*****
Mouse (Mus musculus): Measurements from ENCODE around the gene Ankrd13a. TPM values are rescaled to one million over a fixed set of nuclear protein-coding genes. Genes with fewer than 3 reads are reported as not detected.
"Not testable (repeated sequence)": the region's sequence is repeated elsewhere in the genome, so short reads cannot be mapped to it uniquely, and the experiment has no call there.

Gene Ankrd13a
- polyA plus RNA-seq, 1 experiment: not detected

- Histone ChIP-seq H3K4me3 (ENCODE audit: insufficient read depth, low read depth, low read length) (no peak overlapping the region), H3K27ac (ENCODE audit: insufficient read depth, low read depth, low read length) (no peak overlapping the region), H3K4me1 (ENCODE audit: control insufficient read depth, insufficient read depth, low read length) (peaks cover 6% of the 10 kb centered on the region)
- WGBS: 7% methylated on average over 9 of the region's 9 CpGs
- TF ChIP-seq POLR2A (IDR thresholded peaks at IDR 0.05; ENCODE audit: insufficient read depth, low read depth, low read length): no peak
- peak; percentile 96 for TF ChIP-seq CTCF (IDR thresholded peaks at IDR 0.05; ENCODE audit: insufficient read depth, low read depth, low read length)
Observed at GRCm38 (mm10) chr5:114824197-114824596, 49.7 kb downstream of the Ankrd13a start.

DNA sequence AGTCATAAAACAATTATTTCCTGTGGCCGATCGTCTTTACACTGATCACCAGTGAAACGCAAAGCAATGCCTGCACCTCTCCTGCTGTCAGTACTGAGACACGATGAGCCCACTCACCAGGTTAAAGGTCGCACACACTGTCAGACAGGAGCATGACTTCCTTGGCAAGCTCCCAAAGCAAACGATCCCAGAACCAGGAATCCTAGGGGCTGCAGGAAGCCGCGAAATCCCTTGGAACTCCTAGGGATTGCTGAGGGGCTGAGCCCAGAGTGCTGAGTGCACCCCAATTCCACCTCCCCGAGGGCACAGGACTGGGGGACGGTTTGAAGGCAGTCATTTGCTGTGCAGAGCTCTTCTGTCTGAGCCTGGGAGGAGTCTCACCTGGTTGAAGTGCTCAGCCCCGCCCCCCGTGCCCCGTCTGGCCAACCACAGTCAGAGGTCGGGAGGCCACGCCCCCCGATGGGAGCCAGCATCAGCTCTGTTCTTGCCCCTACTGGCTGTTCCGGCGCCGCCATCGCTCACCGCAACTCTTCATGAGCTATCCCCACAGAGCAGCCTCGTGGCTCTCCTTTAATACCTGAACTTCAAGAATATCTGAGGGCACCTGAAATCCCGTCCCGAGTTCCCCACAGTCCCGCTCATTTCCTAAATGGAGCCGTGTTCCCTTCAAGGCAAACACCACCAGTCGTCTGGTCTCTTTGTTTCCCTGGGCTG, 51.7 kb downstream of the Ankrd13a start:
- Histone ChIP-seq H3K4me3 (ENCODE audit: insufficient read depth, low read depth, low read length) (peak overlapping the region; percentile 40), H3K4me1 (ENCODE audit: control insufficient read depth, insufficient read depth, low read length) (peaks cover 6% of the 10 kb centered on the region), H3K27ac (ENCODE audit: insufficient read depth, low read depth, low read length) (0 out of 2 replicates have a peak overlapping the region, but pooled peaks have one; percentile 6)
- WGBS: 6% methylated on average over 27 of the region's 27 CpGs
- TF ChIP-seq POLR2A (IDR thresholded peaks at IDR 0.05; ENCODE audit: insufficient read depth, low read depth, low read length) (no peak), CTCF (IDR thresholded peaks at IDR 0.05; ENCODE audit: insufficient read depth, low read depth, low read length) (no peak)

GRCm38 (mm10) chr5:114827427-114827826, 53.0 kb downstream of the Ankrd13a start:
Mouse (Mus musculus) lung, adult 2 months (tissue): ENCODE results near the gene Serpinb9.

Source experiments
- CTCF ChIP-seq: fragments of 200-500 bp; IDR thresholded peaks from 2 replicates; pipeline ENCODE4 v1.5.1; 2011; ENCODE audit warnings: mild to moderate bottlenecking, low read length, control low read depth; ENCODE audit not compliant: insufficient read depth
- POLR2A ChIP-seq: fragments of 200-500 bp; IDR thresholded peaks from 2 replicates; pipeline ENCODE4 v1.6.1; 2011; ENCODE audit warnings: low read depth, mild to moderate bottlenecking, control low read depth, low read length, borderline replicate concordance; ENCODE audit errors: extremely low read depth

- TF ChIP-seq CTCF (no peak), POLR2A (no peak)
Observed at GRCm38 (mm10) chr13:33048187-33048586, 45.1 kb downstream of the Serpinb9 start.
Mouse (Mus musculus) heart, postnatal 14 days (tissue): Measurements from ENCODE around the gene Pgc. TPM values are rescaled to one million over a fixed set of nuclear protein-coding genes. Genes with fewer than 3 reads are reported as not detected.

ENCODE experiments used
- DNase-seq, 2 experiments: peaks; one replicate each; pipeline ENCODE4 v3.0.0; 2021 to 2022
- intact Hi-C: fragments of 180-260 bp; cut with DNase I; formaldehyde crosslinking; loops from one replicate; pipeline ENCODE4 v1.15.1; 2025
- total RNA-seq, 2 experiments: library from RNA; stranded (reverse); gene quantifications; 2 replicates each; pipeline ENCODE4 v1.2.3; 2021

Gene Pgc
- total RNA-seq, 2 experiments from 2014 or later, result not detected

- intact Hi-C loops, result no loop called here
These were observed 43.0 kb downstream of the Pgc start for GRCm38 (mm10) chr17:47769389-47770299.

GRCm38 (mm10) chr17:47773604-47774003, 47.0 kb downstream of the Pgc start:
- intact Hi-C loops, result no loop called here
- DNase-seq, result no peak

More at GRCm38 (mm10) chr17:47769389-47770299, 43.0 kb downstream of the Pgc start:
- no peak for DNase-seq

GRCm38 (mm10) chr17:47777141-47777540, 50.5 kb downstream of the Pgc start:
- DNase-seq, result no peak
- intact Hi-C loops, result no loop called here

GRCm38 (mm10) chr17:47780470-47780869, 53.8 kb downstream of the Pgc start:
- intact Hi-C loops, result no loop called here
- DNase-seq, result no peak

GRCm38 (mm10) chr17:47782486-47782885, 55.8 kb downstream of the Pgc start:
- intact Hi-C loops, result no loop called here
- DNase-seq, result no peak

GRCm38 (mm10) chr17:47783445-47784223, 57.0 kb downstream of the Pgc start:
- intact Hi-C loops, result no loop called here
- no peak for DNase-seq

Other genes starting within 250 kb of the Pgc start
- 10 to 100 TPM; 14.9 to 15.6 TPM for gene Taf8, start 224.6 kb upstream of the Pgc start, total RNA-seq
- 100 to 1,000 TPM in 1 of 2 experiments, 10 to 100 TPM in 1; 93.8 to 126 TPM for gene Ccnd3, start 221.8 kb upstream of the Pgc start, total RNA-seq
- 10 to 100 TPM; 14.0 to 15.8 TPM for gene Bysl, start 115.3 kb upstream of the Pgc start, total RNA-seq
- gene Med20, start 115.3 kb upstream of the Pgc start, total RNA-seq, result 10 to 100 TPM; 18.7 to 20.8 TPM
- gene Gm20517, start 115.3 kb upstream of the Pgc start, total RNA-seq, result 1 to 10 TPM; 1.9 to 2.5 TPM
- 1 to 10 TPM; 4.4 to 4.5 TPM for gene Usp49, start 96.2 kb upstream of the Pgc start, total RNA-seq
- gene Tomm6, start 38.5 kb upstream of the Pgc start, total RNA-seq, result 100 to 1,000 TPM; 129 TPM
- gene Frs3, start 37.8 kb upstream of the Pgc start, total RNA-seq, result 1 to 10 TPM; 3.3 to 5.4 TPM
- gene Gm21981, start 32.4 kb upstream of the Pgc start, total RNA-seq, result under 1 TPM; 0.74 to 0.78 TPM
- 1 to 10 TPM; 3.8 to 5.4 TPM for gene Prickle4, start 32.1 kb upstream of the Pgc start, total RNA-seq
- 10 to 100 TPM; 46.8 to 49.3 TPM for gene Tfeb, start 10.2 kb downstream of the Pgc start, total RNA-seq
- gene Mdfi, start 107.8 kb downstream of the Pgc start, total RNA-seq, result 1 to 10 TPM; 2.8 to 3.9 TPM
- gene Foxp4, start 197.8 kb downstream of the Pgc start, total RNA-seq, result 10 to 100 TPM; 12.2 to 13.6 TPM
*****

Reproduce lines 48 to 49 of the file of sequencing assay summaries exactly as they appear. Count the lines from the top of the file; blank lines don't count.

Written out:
- 10 to 100 TPM; 14.9 to 15.6 TPM for gene Taf8, start 224.6 kb upstream of the Pgc start, total RNA-seq
- 100 to 1,000 TPM in 1 of 2 experiments, 10 to 100 TPM in 1; 93.8 to 126 TPM for gene Ccnd3, start 221.8 kb upstream of the Pgc start, total RNA-seq